I wanted to do something big this time around, for the 1000 point/round three of escalation. I figured it would be another battlewagon but what ended up happening was something completely unexpected.
This is the story of my “Counts-As” Squiggoth.
I first started with a plague furnace, building the frame just like the kit calls for.I trimmed the spikes off the front and back, as well as cleaned up the rope, stone and other non wooden parts to create this frame. I wanted something even more feral looking than the rest of my army. I envisioned a cart, maybe scraps from a previous wagon that had an explosion and was repurposed. Perhaps something even pulled by an animal…
I had to trim the bottom of the posts to allow the battlewagon platform to slide through. Once added, I build the back like a regular ol wagon, plus some paneling to fill small gaps. I trimmed the side panels to fit the back, allowing the treads to fit on, and the front wheels were attached in place of the wooden plague furnace wheels.
I cut the front off, and added some more side plating from a separate wagon kit. The large wooden triangle frames came from the warpfire cannon kit and simply lined up and were glued in place. At this point I was firmly invested in a pull cart wagon. All it needed now was something to pull it.
And that something was this…
The Colossal Squig! This thing is really big… a lot bigger than I anticipated actually. I was starting to rethink this project, from just a battlewagon. Assembling left quite a lot of gaps, so some greenstuff work was needed to blend the skin on it.
I imagined something this size would be an ordeal to tame or wrangle up, so I added things to reflect that. I drilled some holes and, using plastic rods, drove spears into the sides of the Squig. These would end up being fairly crucial to the orks, as a way to strap the beast in. Now he just needed a steering mechanism. I chose to use the good ol carrot method for his motivation, adding two grots; one on top holding a pole made out of plastic rod, and another acting as the poor carrot, bound up in jewelers chain. I made a bit from the outside part of the Deff Rolla and some plastic rod, then securing it (and the grot on top) onto the beast with more jewelers chain. This saw the assembly phase complete.
Moving forward, I started painting the squig first. The body saw my usual progression of red; Mephiston, Agrax, Evil Sunz, and later Wild Rider red. The face Was done in a tanned flesh skintone progression; Bugmans Glow, Reikland Fleshshade, Cadian Fleshtone, Kizlev flesh and a light highlight of screaming skull. Teeth were my usual bone coloring, as well were the claws; Zandri Dust, Agrax, and then Ushabti Bone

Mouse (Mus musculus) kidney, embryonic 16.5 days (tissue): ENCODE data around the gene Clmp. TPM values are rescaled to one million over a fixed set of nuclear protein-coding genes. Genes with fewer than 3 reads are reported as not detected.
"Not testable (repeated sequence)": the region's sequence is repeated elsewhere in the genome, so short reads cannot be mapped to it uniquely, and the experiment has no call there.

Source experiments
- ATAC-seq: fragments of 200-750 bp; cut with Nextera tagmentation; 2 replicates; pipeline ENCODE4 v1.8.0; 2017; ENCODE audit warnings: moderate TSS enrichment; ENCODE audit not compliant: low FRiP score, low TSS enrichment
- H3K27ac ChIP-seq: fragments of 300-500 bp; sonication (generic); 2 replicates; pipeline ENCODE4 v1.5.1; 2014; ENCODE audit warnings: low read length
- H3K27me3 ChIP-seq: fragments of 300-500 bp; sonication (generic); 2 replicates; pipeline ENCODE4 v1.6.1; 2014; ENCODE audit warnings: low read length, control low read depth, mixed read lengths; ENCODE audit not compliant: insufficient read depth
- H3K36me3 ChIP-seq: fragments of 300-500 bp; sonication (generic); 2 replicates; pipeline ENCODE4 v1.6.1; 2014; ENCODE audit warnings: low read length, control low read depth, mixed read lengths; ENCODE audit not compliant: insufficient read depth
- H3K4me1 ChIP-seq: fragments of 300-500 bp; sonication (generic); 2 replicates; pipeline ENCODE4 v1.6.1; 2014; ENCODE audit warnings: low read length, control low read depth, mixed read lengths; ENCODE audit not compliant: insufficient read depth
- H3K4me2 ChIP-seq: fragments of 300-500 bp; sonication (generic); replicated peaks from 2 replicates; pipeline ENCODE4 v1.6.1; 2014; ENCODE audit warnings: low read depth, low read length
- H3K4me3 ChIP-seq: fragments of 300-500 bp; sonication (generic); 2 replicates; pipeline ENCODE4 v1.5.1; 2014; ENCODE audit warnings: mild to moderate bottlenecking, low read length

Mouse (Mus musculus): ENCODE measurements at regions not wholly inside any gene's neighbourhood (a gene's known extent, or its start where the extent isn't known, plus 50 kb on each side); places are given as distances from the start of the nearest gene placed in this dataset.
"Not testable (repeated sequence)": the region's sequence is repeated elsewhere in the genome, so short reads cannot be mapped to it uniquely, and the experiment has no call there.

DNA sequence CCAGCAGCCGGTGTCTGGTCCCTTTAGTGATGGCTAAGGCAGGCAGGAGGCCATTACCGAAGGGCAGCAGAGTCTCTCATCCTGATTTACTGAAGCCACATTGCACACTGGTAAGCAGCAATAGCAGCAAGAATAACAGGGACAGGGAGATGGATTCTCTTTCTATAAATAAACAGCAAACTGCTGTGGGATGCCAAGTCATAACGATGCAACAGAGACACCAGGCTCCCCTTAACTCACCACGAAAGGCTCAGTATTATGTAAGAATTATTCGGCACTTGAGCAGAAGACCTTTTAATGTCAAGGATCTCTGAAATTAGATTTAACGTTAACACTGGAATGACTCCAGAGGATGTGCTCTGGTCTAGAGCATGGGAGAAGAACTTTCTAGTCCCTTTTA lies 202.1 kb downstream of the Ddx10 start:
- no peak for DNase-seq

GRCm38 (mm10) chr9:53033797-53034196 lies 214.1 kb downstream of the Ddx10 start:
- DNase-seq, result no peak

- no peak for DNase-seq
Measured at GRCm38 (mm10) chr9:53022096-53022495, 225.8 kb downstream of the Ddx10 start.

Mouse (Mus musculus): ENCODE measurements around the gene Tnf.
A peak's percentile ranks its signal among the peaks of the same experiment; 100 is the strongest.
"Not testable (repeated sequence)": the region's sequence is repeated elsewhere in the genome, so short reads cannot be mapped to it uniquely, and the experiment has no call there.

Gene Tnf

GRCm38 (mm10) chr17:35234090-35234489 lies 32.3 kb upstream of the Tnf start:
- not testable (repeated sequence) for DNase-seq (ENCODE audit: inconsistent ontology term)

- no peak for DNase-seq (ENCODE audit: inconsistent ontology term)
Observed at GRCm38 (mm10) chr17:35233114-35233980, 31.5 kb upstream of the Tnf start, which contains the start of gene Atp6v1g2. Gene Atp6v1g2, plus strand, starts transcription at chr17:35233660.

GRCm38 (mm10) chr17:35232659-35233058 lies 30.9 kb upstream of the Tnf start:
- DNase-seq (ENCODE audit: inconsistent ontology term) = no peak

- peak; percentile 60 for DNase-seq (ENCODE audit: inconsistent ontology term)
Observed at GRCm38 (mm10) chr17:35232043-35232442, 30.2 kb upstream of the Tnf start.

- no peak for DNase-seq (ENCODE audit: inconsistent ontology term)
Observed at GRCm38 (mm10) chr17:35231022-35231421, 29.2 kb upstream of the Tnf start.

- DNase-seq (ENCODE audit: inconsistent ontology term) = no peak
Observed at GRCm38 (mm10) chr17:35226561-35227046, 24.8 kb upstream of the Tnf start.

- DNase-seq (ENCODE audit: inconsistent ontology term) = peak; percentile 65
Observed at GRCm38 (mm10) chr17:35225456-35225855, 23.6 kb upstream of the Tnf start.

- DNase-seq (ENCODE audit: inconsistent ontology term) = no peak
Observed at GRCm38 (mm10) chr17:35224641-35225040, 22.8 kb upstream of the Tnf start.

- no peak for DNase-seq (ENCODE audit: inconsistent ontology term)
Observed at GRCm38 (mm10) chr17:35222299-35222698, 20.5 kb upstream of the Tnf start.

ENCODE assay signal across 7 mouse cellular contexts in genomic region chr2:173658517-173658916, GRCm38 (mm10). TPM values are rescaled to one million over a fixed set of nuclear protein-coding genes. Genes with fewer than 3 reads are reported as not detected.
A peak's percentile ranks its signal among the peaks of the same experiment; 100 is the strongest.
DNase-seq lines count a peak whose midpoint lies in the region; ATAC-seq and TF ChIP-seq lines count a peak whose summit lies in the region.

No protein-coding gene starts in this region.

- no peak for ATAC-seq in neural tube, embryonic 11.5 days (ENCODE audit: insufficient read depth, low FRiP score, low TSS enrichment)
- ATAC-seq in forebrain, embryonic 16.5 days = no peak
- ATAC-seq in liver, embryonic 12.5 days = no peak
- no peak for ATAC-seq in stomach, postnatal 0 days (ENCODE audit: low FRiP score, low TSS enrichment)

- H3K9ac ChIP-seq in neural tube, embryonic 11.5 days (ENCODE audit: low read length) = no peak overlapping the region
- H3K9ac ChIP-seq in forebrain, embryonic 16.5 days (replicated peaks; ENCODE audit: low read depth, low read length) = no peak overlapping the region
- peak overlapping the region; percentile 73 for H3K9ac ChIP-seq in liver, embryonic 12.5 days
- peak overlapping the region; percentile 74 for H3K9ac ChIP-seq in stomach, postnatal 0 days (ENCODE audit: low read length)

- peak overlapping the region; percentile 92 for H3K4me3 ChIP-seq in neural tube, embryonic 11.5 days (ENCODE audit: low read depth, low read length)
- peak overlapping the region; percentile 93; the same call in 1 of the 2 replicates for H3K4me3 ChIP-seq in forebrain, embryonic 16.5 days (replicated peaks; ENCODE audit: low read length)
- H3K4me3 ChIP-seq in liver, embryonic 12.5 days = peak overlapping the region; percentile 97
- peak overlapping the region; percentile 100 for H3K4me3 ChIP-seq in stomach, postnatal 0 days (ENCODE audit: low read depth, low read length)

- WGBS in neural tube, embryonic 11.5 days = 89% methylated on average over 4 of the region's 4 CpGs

Gums, tongue, and sacks along the head were done in the same pink progression; Screamer Pink, Carroburg Crimson, Pink Horror, then a light highlight of fulgrim pink in areas. The bone plate is where things got interesting, as far as a recipe goes. I started by washing a base of Dryad Bark with Druchi Violet. Highlighting from there went as follows; 50/50 Dryad Bark+Xereus Purple, 50/50 Dryad Bark + Genestealer Purple, 50/50 Gorthor Brown + Genestealer Purple, Baneblade Brown and finally some Screaming Skull.
The rest was fairly straight forward for the metals and grots, who saw paint schemes just like the rest of the army thus far. This was a very lengthy paint project but very fun and challenging. With that done, I turned to the wagon. I won’t go into length on the process used, as it is the exact same as my other vehicles. The only difference is the addition of wood. I used Mournfang brown followed by Agrax Earthshade as a wash and Skrag brown, followed by Deathclaw brown as highlights.
You can see the finished wagon above. Now all that was left was attaching them and the base. I started by gluing them both, end on end, to an 8×11 piece of plasticard. Then, using a ruler (one of the plastic measuring sticks from Necromunda to be exact) as a guide, I left some card on the edges in between them, to create a slightly misshapen oval as the front base is smaller than the back. Using greenstuff, I then gapfilled to level everything out and sanded the edges to match the edge of the bases.
The End Result.
I added more chains, painting them like the others, to connect the two. Basing was simply a basecoat of Baneblade Brown, a covering of Agrellan Badland, a wash of Agrax Earthshade and then Tyrant skull drybrushed across the whole thing. Rynox Hide went around the edge to finish this massive piece off.
Here is a Battlewagon lined up side by side, just to show the Squiggoth’s footprint.
Words can’t express how happy I am with how this turned out. It has turned into an awesome game piece as well as a nice display piece, and has fueled my desire to create even more large orky items. As a side note, he performed amazingly on the battlefield. He chewed up and ate two Leman Russ and helped me win my first victory!
Thanks for reading! I am already planning on my next wave, for the 4th match of escalation; bringing me to 1250 points. The wagon above might be getting a nice loud upgrade and perhaps a new friend to join in the feasting of tanks! All of that will be coming soon.